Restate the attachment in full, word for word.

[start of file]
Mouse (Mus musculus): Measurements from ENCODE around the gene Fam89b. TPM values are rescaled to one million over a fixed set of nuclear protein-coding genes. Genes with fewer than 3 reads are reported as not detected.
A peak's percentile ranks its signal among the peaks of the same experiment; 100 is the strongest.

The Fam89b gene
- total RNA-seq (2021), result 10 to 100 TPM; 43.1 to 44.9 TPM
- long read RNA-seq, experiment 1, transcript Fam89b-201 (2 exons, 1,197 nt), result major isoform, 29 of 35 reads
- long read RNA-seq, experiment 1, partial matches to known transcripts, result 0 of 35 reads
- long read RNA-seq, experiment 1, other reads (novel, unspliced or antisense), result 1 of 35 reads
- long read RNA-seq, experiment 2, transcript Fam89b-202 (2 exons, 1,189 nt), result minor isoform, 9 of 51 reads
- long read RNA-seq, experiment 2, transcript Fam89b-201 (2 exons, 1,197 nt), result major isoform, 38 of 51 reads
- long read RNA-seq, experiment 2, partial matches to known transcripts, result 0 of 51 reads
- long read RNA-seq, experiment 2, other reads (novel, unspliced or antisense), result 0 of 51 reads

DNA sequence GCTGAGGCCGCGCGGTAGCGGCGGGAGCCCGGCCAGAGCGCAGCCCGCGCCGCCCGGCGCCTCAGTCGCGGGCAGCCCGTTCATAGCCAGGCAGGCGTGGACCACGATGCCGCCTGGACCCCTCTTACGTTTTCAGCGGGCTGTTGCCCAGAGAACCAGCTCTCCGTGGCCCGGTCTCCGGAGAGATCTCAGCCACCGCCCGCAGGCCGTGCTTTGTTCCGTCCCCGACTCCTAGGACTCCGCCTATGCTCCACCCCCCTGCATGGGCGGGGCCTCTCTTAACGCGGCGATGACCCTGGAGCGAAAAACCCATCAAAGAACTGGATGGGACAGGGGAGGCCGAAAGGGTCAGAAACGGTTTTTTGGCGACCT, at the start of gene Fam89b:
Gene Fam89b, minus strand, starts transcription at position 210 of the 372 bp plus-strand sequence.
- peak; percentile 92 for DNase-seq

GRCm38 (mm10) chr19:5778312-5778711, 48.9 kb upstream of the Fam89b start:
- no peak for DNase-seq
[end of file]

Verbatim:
Mouse (Mus musculus): Measurements from ENCODE around the gene Fam89b. TPM values are rescaled to one million over a fixed set of nuclear protein-coding genes. Genes with fewer than 3 reads are reported as not detected.
A peak's percentile ranks its signal among the peaks of the same experiment; 100 is the strongest.

The Fam89b gene
- total RNA-seq (2021), result 10 to 100 TPM; 43.1 to 44.9 TPM
- long read RNA-seq, experiment 1, transcript Fam89b-201 (2 exons, 1,197 nt), result major isoform, 29 of 35 reads
- long read RNA-seq, experiment 1, partial matches to known transcripts, result 0 of 35 reads
- long read RNA-seq, experiment 1, other reads (novel, unspliced or antisense), result 1 of 35 reads
- long read RNA-seq, experiment 2, transcript Fam89b-202 (2 exons, 1,189 nt), result minor isoform, 9 of 51 reads
- long read RNA-seq, experiment 2, transcript Fam89b-201 (2 exons, 1,197 nt), result major isoform, 38 of 51 reads
- long read RNA-seq, experiment 2, partial matches to known transcripts, result 0 of 51 reads
- long read RNA-seq, experiment 2, other reads (novel, unspliced or antisense), result 0 of 51 reads

DNA sequence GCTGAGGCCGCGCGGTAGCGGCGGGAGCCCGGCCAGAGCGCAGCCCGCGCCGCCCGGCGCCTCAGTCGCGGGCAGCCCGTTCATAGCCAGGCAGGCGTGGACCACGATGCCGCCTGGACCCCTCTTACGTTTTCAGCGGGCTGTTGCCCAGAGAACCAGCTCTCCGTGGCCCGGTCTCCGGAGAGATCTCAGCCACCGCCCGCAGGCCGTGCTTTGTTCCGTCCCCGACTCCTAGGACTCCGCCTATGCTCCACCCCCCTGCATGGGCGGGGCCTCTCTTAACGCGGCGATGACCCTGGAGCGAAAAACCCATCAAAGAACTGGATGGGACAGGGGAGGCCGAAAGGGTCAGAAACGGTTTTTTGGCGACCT, at the start of gene Fam89b:
Gene Fam89b, minus strand, starts transcription at position 210 of the 372 bp plus-strand sequence.
- peak; percentile 92 for DNase-seq

GRCm38 (mm10) chr19:5778312-5778711, 48.9 kb upstream of the Fam89b start:
- no peak for DNase-seq